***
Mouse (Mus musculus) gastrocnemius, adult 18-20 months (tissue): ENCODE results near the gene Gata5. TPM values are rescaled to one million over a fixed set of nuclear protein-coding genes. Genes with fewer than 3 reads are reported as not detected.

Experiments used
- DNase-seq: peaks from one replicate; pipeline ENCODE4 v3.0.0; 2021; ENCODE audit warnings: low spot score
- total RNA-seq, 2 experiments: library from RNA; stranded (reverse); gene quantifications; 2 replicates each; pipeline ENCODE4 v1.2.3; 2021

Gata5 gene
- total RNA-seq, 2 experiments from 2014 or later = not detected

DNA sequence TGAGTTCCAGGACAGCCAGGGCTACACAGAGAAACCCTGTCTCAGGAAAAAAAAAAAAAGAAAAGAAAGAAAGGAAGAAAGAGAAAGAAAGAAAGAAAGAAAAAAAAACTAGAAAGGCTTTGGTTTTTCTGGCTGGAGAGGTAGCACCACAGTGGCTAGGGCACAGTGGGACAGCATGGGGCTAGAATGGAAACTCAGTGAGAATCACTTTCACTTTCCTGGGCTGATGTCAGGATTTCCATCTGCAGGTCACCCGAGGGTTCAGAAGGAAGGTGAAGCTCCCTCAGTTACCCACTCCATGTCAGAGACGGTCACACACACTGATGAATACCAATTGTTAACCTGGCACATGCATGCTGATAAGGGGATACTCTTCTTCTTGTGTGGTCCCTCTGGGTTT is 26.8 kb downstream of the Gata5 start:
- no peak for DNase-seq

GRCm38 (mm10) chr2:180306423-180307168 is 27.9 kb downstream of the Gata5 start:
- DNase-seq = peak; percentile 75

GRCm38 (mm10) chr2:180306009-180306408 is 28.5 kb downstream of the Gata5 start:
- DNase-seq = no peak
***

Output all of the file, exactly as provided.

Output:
Mouse (Mus musculus) gastrocnemius, adult 18-20 months (tissue): ENCODE results near the gene Gata5. TPM values are rescaled to one million over a fixed set of nuclear protein-coding genes. Genes with fewer than 3 reads are reported as not detected.

Experiments used
- DNase-seq: peaks from one replicate; pipeline ENCODE4 v3.0.0; 2021; ENCODE audit warnings: low spot score
- total RNA-seq, 2 experiments: library from RNA; stranded (reverse); gene quantifications; 2 replicates each; pipeline ENCODE4 v1.2.3; 2021

Gata5 gene
- total RNA-seq, 2 experiments from 2014 or later = not detected

DNA sequence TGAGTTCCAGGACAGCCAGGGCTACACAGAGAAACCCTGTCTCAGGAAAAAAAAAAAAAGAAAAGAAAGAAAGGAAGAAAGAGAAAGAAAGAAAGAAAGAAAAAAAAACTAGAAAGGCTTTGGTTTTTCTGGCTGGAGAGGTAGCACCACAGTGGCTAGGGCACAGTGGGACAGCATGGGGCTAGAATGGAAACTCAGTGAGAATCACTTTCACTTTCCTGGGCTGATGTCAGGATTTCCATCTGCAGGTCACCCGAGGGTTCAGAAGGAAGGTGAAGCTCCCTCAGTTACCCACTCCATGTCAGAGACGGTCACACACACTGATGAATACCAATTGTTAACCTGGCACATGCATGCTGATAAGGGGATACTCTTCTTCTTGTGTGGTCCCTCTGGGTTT is 26.8 kb downstream of the Gata5 start:
- no peak for DNase-seq

GRCm38 (mm10) chr2:180306423-180307168 is 27.9 kb downstream of the Gata5 start:
- DNase-seq = peak; percentile 75

GRCm38 (mm10) chr2:180306009-180306408 is 28.5 kb downstream of the Gata5 start:
- DNase-seq = no peak